Musk Twitter Bid Hints His ‘Final’ Price Maybe Not So Final
(Bloomberg) -- Elon Musk has said his $54.20 per share offer for Twitter Inc. was his “best and final.” While that may prove true, he just signaled that he might go higher.
The billionaire announced in a filing on Thursday that he’d secured $46.5 billion in funding for a bid to buy the social media company. That includes $25.5 billion in debt financing supported by more than a dozen investment banks, as well as a $21 billion equity commitment from himself.
That’s about $9 billion more than what the Tesla Inc. co-founder would need to acquire the 91% of Twitter he doesn’t already own, according to Bloomberg calculations, suggesting he’s giving himself room to increase the offer if it comes to that.
Excluding transactions costs, $46.5 billion equates to almost $64 a share, or 18% higher than Musk’s last offer. That’s closer to the $70 a share that Twitter traded at a year ago, and might be more attractive to the company’s board, which adopted a poison pill defense after receiving Musk’s initial unsolicited bid.
The analysis assumes that the $21 billion equity commitment portion doesn’t include the contribution of Musk’s existing Twitter stake. If included, it would bring down the premium over $54.20 a share indicated by the funding commitment.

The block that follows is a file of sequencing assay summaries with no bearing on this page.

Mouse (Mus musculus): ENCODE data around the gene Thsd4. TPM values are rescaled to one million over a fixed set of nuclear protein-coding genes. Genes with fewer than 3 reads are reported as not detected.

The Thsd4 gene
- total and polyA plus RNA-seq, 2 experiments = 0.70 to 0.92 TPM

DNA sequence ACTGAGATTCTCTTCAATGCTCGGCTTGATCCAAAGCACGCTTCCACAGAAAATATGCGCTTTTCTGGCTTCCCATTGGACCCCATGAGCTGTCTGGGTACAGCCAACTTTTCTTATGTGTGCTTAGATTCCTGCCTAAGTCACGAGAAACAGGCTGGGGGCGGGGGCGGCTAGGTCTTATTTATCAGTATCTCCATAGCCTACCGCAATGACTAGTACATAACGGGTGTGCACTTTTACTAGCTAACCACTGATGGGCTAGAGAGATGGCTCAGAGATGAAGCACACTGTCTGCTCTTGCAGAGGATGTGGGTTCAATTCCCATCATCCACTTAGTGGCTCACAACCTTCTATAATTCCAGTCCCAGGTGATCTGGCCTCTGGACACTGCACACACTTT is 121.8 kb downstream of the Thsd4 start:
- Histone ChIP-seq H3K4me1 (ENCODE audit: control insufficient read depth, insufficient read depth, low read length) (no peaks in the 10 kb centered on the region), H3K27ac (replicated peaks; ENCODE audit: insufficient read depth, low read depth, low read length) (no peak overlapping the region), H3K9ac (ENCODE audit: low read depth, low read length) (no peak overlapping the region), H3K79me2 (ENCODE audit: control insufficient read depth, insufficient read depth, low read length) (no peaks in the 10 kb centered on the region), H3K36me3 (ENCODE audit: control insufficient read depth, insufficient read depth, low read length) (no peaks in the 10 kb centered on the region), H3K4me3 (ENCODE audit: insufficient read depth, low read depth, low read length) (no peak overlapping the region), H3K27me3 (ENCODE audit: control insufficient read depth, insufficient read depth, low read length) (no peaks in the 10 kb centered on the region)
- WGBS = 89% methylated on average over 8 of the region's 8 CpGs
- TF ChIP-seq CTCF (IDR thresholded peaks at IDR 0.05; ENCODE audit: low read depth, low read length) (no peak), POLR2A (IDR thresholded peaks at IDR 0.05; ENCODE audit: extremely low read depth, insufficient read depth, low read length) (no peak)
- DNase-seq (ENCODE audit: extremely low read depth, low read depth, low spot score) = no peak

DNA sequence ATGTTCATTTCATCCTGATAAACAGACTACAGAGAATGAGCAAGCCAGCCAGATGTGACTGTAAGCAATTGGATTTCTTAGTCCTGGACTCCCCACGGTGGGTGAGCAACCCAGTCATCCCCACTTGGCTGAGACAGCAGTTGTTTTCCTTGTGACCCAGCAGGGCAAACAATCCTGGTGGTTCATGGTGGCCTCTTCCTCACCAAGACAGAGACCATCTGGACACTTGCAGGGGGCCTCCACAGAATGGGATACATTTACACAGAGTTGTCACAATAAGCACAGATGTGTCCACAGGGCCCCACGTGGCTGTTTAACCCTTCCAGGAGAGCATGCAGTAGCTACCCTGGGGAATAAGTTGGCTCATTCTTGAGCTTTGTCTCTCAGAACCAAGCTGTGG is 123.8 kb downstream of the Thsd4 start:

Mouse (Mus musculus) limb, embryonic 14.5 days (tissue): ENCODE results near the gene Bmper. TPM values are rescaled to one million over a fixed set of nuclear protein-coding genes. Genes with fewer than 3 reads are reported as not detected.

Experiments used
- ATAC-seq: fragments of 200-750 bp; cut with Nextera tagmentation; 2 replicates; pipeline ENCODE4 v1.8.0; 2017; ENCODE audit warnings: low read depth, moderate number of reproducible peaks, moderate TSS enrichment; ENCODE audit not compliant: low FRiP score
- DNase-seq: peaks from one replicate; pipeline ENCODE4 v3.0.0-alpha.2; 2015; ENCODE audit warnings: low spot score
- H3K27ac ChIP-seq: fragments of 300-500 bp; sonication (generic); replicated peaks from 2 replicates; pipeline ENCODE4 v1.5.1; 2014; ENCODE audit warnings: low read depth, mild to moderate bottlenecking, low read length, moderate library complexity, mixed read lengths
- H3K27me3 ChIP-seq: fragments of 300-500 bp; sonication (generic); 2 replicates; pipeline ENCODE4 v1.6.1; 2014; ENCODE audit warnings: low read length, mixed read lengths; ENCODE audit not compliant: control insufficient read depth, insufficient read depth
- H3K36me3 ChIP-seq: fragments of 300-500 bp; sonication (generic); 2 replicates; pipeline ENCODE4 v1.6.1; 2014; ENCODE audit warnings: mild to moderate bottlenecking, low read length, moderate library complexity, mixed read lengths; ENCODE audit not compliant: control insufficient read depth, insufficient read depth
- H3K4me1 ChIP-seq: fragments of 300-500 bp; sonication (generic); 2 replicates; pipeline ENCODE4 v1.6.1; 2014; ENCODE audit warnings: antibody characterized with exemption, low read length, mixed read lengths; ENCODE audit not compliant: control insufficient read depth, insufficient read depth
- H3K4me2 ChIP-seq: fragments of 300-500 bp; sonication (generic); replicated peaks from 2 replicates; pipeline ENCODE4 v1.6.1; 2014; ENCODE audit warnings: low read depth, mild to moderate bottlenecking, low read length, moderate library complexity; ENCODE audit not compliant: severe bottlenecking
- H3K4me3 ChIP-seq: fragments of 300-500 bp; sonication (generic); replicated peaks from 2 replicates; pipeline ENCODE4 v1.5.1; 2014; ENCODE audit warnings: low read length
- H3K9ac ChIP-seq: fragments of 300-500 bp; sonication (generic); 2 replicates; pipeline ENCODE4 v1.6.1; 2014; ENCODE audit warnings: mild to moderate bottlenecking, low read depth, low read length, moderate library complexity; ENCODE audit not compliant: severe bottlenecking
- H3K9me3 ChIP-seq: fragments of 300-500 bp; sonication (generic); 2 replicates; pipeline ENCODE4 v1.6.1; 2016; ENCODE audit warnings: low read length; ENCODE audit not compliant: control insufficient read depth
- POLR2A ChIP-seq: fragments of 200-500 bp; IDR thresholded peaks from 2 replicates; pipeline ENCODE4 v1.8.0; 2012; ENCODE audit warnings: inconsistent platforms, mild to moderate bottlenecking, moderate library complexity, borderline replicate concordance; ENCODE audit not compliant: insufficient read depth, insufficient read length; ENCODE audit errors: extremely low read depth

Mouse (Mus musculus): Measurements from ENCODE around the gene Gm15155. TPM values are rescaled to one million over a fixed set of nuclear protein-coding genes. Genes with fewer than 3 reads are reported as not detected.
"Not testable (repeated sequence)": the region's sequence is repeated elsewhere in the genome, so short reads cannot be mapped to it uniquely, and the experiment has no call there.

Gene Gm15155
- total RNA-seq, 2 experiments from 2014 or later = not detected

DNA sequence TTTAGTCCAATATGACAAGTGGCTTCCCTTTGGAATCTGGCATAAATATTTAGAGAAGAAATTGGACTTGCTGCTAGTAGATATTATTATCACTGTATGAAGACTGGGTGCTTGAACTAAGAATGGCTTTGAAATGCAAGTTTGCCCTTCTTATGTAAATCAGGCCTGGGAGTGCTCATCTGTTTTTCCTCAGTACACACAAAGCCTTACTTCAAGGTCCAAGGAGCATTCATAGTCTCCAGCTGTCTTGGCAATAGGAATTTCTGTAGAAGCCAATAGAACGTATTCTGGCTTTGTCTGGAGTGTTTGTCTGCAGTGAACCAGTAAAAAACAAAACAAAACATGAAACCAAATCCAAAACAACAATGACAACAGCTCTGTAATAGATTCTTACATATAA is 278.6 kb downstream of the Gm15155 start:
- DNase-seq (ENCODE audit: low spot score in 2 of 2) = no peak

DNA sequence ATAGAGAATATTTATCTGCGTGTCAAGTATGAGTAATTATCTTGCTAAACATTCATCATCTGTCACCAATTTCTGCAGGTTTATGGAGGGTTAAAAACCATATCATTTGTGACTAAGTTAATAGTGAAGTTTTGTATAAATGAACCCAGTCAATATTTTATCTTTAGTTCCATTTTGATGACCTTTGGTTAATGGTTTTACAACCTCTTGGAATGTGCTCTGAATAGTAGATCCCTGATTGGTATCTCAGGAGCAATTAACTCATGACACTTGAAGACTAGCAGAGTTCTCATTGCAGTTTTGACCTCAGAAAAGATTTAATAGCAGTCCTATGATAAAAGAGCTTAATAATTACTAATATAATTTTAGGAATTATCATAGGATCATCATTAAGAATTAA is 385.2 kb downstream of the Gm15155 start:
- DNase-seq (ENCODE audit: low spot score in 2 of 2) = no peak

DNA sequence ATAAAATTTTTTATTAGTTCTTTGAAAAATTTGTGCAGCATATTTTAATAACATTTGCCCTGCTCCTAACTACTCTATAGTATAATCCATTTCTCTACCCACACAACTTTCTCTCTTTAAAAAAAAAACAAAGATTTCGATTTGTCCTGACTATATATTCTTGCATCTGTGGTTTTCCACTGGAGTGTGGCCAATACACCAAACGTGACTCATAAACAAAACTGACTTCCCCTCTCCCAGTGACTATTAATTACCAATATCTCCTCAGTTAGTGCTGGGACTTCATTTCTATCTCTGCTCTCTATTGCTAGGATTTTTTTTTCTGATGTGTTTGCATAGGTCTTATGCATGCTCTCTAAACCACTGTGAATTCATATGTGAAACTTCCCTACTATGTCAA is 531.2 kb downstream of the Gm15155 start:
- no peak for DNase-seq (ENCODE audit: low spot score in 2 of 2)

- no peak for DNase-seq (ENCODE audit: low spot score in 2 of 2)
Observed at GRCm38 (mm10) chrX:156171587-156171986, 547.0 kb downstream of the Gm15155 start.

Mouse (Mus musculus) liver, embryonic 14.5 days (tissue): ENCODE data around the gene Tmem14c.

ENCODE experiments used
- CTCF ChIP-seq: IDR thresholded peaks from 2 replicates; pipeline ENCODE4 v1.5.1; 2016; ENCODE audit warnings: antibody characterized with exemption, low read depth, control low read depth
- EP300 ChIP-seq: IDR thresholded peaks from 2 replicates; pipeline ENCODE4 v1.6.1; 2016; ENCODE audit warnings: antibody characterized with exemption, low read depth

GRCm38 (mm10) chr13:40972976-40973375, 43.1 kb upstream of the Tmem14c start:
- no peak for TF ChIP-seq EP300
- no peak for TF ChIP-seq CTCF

The higher price would also be more appealing to Twitter’s investors if he moves ahead with a tender offer, said Bloomberg Intelligence analyst Mandeep Singh.
“You have to go a little higher than your M&A price” Singh said. “That’s what really drives the smaller shareholders to tender their shares.”
Documents in Thursday’s securities filing support the idea that a higher offer has been contemplated. The margin lending agreement says that a higher acquisition price for Twitter isn’t a reason for the lenders to walk away from their commitment, unless it involves additional debt.
The filing doesn’t explain where Musk would get the $21 billion in equity financing he’s committed. That’s more cash than he has at the moment, according to the Bloomberg Billionaires Index. Bloomberg earlier reported that he’s vetting potential investors interested in backing the equity component of the deal.
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